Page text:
A few alterations to the running order at Dublin’s National Stadium meant Irvine and McCarthy didn’t actually step between the ropes until almost 10.30pm and, although he got the win, playing the waiting game wasn’t easy.
He added: “I was sitting in the changing room from about half six so it was a bit mental.
“I felt a bit flat going into the fight to be honest, a bit drained from sitting in the changing room doing nothing. It was hard, and you couldn’t even go out and watch any of the fights because the heat would’ve ruined you. It was roasting.”
And if the heat inside the stadium was too much to handle, Irvine has become used to having the temperature turned up by opponents when he walks through the doors of the Circular Road venue.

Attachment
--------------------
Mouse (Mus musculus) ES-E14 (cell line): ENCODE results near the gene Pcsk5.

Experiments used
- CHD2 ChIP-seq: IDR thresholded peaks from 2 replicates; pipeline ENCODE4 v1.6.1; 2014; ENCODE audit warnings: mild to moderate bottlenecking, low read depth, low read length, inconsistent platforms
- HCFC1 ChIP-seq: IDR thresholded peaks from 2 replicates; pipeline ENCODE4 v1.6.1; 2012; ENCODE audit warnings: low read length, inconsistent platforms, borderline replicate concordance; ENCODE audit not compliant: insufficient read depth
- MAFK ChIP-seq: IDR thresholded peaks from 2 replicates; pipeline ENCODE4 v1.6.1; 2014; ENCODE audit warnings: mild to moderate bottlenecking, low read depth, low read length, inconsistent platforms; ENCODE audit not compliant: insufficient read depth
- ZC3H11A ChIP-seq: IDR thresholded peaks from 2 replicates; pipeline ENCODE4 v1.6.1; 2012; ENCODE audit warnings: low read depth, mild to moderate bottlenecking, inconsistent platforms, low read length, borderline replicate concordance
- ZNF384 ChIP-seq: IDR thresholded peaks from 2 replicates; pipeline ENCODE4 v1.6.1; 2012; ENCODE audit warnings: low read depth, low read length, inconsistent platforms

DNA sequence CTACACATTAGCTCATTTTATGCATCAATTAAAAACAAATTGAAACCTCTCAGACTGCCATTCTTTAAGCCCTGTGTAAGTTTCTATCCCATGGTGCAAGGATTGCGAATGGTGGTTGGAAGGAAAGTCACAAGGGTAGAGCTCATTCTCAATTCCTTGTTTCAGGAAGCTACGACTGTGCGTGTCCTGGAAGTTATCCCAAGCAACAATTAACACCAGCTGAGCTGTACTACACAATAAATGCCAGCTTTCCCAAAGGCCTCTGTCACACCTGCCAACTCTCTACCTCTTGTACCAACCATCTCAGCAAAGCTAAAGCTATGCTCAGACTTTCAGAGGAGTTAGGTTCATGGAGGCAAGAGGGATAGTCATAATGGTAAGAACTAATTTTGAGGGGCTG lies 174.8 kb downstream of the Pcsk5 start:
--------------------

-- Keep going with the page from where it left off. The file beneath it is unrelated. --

Despite being just 20, the St Paul’s stylist knows his is a prized scalp. Having become an Olympian at such a tender age, everybody at 52kg wants to be the man to beat Irvine.
Nobody has managed it yet, but he has noticed the pressure being cranked up a notch.
“When I was in my first seniors nobody really knew who I was, now people know who I am,” he said.
“That young fella [McCarthy] obviously knew who I was and he was only 18, same as I was when I first entered, so the roles were reversed a bit.
“There was no pressure on him, he was just coming to give it a go. If he beats me, he’d be loving it, he’d be the talk of the place.
“The pressure was on me I suppose, but you just get used to it. Fighting in front of a couple of hundred people in Dublin, it’s not too bad whereas at the Olympics you’re fighting in front of thousands, the place is packed – it’s completely different.